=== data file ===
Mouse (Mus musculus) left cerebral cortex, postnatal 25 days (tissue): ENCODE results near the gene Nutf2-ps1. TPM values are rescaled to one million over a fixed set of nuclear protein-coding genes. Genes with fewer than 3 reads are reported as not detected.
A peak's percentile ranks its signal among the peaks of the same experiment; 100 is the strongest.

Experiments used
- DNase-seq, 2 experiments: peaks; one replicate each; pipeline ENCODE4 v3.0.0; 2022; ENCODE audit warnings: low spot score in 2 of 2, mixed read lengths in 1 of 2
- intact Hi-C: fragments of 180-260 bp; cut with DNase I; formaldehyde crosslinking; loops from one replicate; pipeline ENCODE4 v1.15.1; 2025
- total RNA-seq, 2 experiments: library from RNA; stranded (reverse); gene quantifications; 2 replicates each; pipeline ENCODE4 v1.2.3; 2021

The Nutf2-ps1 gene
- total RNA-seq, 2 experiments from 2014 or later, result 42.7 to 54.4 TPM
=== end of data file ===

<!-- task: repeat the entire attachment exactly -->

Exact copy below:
Mouse (Mus musculus) left cerebral cortex, postnatal 25 days (tissue): ENCODE results near the gene Nutf2-ps1. TPM values are rescaled to one million over a fixed set of nuclear protein-coding genes. Genes with fewer than 3 reads are reported as not detected.
A peak's percentile ranks its signal among the peaks of the same experiment; 100 is the strongest.

Experiments used
- DNase-seq, 2 experiments: peaks; one replicate each; pipeline ENCODE4 v3.0.0; 2022; ENCODE audit warnings: low spot score in 2 of 2, mixed read lengths in 1 of 2
- intact Hi-C: fragments of 180-260 bp; cut with DNase I; formaldehyde crosslinking; loops from one replicate; pipeline ENCODE4 v1.15.1; 2025
- total RNA-seq, 2 experiments: library from RNA; stranded (reverse); gene quantifications; 2 replicates each; pipeline ENCODE4 v1.2.3; 2021

The Nutf2-ps1 gene
- total RNA-seq, 2 experiments from 2014 or later, result 42.7 to 54.4 TPM